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Modern Istanbul

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Istanbul is most famous for ancient mosques and a starring role in world history, but there’s another side to it. One that most tourists never bother to see. It wasn’t until our last couple weeks in the city that we ventured into modern Istanbul. On the outskirts of the city center, new skyscrapers are springing up like weeds, and the focus is squarely on business.

Bomonti was an interesting neighborhood in which to begin our excursion into Istanbul’s modern side. Here, the human cost of rapid growth is readily apparent. Across the street from a brand new, luxurious development called the Anthill Apartments, there’s a collection of ramshackle dwellings. They might have been here first, but these are not exactly the kind of neighbors which the new, luxurious Bomonti desires, and the poor old homes are being swiftly removed.

It’s all rather depressing, so we were eager to leave Bomonti for the adjacent neighborhood of Sisli, where we sat down at a corner cafe and watched life in modern Istanbul whiz by. With gray concrete, busy shops and sharply-dressed people in a big, important hurry, we could have been on a street corner in any country… except, perhaps, for the giant posters of Atatürk draped across most of the neighborhood’s buildings.

After tea, we made our way to Kanyon, in the business district of Levent. This large mall, opened in 2006, was designed to resemble a canyon and the effect is pretty cool. The mall itself is upscale and pleasant… and though I find it hard to lavish praise on malls, I’ll say that, as far as malls go: not bad. We got a drink on the “canyon’s” floor, and took stock of those around us. Clean-cut businessmen and women typing into MacBooks or tapping on their phones. Not many beards, nor headscarves.

It was educative to see this very different side of Istanbul, but not an experience I would be likely to repeat or recommend. Jürgen enjoyed it for the photo opportunities which contrast so sharply with the city’s more well-known sights, but both of us were equally ready to get back to the ancient Istanbul we’ve come to know and love.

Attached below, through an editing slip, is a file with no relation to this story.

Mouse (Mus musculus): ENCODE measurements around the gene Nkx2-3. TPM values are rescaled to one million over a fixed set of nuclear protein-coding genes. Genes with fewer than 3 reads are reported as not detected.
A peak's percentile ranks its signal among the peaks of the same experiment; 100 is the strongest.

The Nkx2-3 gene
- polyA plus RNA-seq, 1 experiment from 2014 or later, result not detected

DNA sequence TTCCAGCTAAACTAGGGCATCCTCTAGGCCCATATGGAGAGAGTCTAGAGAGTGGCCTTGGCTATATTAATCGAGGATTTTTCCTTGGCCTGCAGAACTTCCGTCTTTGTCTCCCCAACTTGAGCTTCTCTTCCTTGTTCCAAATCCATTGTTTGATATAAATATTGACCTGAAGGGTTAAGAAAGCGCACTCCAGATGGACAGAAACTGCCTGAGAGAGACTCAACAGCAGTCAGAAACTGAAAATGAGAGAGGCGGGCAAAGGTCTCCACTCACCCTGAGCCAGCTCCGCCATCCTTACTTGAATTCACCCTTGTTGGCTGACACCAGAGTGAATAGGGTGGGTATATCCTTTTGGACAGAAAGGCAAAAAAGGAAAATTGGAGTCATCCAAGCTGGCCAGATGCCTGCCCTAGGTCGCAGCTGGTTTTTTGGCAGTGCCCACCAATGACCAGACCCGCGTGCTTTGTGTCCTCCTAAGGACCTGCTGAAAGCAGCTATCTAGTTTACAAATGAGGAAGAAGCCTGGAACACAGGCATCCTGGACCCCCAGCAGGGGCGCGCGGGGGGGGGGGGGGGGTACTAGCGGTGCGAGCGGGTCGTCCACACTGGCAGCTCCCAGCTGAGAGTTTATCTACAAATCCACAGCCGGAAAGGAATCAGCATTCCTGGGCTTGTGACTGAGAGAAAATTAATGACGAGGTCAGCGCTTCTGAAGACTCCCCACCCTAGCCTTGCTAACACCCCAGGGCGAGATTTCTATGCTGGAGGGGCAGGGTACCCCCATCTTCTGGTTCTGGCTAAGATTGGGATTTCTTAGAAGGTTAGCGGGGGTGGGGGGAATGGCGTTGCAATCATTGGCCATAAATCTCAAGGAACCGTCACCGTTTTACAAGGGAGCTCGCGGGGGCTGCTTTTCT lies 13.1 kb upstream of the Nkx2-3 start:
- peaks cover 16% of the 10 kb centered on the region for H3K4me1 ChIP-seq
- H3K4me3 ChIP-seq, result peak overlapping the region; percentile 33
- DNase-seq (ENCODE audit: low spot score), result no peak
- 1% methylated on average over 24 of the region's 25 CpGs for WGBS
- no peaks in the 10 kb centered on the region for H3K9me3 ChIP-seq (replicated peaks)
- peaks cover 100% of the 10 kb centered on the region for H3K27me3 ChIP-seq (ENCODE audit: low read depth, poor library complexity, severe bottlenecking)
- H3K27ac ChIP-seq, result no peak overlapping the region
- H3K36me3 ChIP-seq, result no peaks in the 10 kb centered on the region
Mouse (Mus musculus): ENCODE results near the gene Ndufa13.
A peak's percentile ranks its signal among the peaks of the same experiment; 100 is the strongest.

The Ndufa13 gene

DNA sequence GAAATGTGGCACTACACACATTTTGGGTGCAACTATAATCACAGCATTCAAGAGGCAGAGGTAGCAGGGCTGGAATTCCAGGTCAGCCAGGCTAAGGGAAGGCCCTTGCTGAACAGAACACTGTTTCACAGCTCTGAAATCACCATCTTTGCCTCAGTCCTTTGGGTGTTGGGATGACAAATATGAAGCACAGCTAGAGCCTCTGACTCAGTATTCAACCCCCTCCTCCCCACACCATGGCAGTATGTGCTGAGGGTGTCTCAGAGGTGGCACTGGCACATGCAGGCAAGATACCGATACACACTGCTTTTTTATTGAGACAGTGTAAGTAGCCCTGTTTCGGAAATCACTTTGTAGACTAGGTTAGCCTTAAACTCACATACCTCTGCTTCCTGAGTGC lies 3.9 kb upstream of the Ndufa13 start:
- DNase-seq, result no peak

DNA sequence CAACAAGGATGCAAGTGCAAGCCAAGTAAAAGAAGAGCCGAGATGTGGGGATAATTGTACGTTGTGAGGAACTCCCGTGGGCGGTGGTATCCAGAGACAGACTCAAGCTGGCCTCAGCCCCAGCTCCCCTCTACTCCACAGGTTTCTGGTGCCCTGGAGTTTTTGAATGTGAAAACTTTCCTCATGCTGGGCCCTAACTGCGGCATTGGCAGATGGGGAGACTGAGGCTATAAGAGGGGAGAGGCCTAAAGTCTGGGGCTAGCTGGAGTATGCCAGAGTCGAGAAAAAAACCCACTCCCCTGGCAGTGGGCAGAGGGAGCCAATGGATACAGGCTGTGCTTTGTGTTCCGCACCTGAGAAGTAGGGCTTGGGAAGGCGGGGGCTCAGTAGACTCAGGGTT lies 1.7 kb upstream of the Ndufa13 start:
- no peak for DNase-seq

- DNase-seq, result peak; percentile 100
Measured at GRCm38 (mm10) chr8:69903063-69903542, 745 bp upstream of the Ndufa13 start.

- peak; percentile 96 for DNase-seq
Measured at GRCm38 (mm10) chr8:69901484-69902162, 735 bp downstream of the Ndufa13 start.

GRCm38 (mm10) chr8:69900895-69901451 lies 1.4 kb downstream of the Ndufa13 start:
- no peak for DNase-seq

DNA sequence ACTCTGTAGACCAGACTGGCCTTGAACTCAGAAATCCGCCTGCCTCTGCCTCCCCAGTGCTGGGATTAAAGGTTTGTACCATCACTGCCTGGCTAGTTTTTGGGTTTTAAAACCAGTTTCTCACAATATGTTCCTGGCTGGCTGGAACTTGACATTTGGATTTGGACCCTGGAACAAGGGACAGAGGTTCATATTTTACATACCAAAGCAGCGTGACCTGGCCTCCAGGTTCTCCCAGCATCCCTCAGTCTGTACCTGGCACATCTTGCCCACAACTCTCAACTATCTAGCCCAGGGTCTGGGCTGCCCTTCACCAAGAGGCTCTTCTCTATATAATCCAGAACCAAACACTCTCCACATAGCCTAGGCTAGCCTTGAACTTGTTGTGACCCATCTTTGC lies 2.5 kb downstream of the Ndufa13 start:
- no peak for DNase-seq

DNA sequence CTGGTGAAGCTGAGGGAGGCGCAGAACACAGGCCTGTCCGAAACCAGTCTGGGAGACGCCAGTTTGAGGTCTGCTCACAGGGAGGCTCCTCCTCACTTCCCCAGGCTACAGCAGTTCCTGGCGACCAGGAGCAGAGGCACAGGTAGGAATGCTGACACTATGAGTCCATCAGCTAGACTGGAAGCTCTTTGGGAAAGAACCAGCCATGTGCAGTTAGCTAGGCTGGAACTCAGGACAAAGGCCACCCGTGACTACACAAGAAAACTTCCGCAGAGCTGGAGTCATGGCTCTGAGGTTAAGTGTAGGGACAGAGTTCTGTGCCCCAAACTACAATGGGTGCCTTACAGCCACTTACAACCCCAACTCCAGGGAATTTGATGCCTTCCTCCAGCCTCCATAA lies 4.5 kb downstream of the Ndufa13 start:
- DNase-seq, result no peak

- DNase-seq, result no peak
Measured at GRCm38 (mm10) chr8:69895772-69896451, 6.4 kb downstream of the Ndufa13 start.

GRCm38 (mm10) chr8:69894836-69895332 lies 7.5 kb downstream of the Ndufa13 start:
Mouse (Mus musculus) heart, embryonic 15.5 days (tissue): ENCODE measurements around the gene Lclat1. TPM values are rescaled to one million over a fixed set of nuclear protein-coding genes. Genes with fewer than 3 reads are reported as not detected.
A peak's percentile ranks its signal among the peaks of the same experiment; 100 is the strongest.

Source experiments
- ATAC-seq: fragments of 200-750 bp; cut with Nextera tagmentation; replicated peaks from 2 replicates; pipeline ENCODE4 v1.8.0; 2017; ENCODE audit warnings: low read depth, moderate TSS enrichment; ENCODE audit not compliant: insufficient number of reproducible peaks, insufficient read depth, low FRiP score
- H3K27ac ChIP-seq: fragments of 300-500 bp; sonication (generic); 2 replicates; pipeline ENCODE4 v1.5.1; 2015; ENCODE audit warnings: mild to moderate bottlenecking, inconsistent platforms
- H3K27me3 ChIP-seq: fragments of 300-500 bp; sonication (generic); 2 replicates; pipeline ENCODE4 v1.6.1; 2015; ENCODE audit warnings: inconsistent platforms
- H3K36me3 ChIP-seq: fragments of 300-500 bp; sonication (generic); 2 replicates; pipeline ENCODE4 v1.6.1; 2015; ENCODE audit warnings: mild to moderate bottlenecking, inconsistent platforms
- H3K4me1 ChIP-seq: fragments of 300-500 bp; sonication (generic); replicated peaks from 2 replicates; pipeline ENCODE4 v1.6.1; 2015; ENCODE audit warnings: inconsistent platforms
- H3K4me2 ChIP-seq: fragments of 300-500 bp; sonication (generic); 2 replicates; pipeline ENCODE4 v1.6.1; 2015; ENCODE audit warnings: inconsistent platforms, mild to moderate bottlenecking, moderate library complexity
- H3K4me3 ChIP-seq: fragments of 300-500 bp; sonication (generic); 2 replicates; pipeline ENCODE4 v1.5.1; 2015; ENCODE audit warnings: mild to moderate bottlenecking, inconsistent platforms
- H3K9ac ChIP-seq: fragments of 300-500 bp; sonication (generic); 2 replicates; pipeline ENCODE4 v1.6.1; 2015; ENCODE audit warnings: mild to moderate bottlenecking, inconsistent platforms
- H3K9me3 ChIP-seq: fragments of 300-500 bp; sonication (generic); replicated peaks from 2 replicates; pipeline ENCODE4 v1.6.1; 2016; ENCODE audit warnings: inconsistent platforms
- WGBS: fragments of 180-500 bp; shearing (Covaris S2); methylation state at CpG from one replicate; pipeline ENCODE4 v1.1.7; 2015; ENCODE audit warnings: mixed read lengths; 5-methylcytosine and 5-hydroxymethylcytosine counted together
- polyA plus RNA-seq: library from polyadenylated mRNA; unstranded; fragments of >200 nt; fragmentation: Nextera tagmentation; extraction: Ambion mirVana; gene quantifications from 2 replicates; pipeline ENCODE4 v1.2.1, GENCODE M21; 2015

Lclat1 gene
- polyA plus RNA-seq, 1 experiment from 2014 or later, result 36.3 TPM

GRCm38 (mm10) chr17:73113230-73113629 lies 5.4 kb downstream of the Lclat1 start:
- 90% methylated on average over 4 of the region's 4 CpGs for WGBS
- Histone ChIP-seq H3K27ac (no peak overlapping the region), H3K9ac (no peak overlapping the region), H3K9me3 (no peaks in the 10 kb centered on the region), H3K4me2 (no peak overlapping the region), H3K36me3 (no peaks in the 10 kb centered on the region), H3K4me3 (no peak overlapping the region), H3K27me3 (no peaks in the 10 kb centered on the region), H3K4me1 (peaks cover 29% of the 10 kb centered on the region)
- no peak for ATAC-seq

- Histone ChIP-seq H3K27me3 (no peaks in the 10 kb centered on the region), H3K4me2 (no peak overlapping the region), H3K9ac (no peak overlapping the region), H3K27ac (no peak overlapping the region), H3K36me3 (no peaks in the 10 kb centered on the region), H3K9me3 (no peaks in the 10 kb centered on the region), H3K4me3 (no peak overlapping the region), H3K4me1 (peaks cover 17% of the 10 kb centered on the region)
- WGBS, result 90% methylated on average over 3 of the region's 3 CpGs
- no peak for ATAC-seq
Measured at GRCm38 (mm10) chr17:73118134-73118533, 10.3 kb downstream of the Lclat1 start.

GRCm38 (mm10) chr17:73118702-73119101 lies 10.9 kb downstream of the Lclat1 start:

Locations on our Map: Anthill Apartments (Bomonti) | Kanyon

High Res Images Of Istanbul

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June 26, 2013 at 4:14 pm Comment (1)

The Sapphire Skyscraper in Levent

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Rocketing 780 feet into the air, the Sapphire building in the modern neighborhood of Levent is Turkey’s tallest building. A cafe on the top floor and an open air viewing platform on the roof offer one of Istanbul’s most breathtaking views.

Sapphire

Other than from an airplane window, I’d figured that it was impossible to see the entire length of the Bosphorus Strait — from the Black Sea in the north to the Sea of Marmara in the south. But from the top of the Sapphire, you can see the whole twenty miles. Going up to the roof costs about $10, but it’s money well-spent.

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Sapphire Tower Istanbul
Rolltreppe Sapphire
Speedy Elevator
Sapphire Viewing Platform
Mosques In Istanbul
360 View Istanbul
Bosphorus Bridge Istanbul
Overpopulation Istanbul
Traffic Istanbul
Traffic Jam Istanbul
Istanbul Streets
Public Transportation Istanbul
Bus Stop Istanbul
Istanbul Travel
Tunnel System Istanbul
Skyscrapers Istanbul
Istanbul Dense
Istanbul Park
Mosque In The City
Istanbul Mega City
Istanbul City Guide
Istanbul Stadium
Istanbul Financial District
Hochhäuser Istanbul
Bosphorus Strait Istanbul
Istanbul Suburbs
Kanyon Mall Istanbul
Construction Work Istanbul
The 7 Hills Of Istanbul
Modern Art Photography Istanbul
Street Jungle Istanbul
Broken Windows Istanbul
Romantic Get Away Istanbul
Censorship In Istanbul
Views Istanbul
Zig Zag Istanbul
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June 25, 2013 at 8:00 pm Comment (1)
Modern Istanbul Istanbul is most famous for ancient mosques and a starring role in world history, but there's another side to it. One that most tourists never bother to see. It wasn't until our last couple weeks in the city that we ventured into modern Istanbul. On the outskirts of the city center, new skyscrapers are springing up like weeds, and the focus is squarely on business.
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